Tips on How to Give and Receive Feedback

Being able to give and to receive feedback is important when working with others, when building relationships based on trust and honesty, and for being able to make progress – without feedback, people may be held back from reaching their full potential. Feedback, however, is not an easy thing to give and the awareness we could be upsetting someone often holds us back from sharing our ideas or feelings; it is also not an easy thing to receive – it can be hard not to take something someone has stated about you or your work personally. It is, therefore, important to focus on how we can give feedback in a constructive and compassionate way and how we can receive feedback without becoming offended. One way to start is by viewing feedback as a means of developing, of building resilience and of connecting with others.

Imagine that feedback is like having something stuck between your teeth. If no one tells you it’s there, you might spend the day wandering around and interacting with people with a piece of spinach announcing itself each time you speak. Many people may have seen it, but everyone has felt awkward enough not to say anything. Most people would rather somebody told them about the spinach. Feedback is like that. It can be difficult to say, but when shared with the right intention and the desire to help, it can be incredibly useful.

The following suggestions are designed to help facilitate the development of honest and open conversation, and the establishment of short feedback loops.

Giving Feedback

Here are some tips on how to give feedback:

  • Take responsibility for what you are sharing. Make “I” statements – starting statements with“you” can sound accusatory and make people feel defensive.
  • Think about your intention – why are you sharing the feedback? Is it to help someone else progress? Is it to share how you have been affected by something? Whatever your intention, want the best for the other person and for your relationship with them. Feedback is not about undermining someone or scoring a point, it is about strengthening bonds and helping people reach their highest potential self.
  • Show appreciation for others if you are giving them feedback that could be received as negative – praise something that they do well. It is much easier to hear feedback if you know that you are valued.
  • Give feedback in a one-on-one situation. Bringing something up in front of others can make someone feel exposed or vulnerable.
  • Take it slow – if there are several things you want to mention, it is probably not worth bringing them up all at once.
  • Think carefully about what you want to say – it could help you to write out your feedback before you give it and read to see how it sounds.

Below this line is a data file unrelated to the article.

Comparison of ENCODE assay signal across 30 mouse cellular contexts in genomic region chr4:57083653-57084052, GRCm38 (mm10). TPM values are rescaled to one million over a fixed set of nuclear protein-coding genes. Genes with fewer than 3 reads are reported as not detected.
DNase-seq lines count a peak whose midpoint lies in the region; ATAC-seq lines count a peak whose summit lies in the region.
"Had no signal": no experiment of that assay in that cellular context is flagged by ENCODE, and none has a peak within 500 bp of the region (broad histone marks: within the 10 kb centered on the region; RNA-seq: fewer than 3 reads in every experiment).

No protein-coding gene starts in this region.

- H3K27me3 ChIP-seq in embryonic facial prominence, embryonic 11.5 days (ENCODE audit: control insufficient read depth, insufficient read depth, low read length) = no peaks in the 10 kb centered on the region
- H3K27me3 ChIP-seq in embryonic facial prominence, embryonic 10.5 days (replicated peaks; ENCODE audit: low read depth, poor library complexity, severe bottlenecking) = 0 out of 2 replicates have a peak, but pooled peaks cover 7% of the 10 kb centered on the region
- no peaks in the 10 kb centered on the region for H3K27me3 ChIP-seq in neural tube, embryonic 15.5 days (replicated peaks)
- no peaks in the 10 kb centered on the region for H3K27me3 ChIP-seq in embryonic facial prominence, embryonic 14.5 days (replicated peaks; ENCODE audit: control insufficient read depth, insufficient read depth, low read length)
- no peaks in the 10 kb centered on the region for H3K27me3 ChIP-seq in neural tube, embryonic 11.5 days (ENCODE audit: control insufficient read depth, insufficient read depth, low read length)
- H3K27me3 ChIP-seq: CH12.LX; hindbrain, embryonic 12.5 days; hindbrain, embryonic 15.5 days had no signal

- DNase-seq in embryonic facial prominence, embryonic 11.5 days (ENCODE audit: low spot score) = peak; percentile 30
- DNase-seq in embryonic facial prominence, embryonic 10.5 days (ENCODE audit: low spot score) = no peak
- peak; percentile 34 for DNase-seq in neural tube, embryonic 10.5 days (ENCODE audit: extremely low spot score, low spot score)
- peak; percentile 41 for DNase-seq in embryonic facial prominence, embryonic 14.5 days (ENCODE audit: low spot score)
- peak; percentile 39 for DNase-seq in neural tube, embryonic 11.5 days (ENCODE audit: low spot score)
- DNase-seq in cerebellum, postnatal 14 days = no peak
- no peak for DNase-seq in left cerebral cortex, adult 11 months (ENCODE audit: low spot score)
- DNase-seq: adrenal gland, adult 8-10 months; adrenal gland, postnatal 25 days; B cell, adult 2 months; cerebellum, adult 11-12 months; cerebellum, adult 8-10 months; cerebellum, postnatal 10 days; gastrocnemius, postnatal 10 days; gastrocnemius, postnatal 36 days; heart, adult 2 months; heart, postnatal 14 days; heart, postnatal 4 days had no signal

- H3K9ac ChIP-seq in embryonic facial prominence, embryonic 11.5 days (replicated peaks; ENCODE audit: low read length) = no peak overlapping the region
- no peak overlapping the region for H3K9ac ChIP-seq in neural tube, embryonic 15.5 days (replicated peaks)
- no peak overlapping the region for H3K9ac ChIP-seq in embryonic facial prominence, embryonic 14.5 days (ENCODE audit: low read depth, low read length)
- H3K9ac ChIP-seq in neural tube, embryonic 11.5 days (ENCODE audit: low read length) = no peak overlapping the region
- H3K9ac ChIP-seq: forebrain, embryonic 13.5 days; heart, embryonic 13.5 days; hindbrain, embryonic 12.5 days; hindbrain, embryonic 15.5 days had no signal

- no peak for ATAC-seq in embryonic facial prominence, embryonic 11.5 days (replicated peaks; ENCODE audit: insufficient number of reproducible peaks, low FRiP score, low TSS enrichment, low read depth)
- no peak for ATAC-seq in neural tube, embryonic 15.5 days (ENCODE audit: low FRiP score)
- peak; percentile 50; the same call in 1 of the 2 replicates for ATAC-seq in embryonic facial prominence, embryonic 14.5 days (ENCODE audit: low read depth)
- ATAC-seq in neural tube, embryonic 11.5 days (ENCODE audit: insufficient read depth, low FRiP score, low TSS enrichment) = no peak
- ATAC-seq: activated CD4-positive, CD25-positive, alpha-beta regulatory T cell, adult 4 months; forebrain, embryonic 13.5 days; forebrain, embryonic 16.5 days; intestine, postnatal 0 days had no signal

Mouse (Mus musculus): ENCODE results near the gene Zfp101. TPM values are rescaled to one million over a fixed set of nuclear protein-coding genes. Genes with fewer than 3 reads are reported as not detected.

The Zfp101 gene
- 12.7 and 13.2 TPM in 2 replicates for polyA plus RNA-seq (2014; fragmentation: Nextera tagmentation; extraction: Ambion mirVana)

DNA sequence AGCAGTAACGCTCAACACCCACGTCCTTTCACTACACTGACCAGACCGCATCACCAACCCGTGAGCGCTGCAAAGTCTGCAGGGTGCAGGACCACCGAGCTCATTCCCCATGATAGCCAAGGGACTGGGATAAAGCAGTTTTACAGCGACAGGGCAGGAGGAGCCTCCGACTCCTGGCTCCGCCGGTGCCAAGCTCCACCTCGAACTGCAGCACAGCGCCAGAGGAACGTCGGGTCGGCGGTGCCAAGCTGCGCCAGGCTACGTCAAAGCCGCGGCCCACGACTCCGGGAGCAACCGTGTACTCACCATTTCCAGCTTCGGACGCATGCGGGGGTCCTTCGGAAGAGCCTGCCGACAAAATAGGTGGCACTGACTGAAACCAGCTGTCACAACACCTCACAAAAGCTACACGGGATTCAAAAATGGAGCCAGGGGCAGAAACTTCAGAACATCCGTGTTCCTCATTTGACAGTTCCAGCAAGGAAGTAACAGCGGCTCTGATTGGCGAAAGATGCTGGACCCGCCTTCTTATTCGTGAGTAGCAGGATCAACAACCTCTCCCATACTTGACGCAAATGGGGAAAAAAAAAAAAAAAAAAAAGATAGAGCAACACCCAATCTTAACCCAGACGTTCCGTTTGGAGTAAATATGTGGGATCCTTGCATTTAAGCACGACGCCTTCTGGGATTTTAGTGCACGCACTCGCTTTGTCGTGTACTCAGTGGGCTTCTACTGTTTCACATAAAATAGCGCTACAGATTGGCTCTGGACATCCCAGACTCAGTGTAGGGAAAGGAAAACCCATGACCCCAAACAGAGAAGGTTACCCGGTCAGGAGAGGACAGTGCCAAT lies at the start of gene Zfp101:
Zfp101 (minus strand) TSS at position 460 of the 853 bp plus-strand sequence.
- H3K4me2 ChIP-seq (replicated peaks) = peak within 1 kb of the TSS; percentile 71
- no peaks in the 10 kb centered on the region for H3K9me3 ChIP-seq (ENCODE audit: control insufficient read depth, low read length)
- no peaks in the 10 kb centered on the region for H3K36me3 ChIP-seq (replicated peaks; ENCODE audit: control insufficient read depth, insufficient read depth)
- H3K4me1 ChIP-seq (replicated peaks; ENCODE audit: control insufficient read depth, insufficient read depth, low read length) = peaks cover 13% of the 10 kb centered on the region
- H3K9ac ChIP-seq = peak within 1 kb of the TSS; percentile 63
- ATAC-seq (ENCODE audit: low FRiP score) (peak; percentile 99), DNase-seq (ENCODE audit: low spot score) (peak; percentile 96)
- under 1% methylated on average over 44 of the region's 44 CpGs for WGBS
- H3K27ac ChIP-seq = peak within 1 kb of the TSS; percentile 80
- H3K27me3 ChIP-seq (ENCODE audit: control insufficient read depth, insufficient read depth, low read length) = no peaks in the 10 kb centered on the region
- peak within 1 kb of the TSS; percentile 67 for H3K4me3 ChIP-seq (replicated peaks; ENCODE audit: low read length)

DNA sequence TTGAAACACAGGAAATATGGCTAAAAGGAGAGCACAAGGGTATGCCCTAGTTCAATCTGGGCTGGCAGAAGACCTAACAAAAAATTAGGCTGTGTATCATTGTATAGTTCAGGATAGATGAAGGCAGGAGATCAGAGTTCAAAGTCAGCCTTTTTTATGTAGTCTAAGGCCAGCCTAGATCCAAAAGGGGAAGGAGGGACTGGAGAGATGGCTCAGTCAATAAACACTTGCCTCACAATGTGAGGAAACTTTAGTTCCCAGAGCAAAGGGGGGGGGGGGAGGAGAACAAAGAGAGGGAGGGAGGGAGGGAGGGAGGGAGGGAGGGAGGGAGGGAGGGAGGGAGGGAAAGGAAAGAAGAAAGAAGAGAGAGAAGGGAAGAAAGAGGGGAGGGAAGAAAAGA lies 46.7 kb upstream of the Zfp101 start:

• Be sensitive to the fact that you are talking to someone who is as complex as you and who might have events going on in their life that you may know nothing about.
  • Open the floor – see if they have feedback to offer you and ask if you could do anything differently.

Receiving Feedback

Here are some tips on how to receive feedback:

  • Take responsibility for your feelings and your response. You can decide how you react in each situation.
  • Try not to take the feedback personally. Assume the best of the other person – they are sharing information so that you can improve at something or so that your relationship with them can improve.
  • Be aware that it is difficult to give feedback – the fact that someone is taking time to give you feedback shows that they value you and that they feel comfortable enough in your presence to do so.
  • Make an effort to understand how something can be done differently – ask for support if you feel that you need it.
  • Be honest – if you feel like you have been misinterpreted then say so, but do so sensitively and compassionately.
  • Openly ask for feedback from others – getting into the habit of receiving feedback can be incredibly helpful for your growth and it can make receiving feedback less of a big thing.
  • If some feedback has upset you, take time to process that feedback independently and think about why it has upset you. Is it related to any previous experiences? Sit with those feelings and give yourself time to work through them.
  • View feedback with a growth mindset. Without feedback you might never learn things about yourself, you might not develop as much as you could. Feedback is a tool that can help you reach your potential and that can improve your relationships with others.

Revision #1
Created Sun, Nov 1, 2020 4:46 AM by Alix Emery
Updated Wed, Nov 11, 2020 2:07 PM by Alix Emery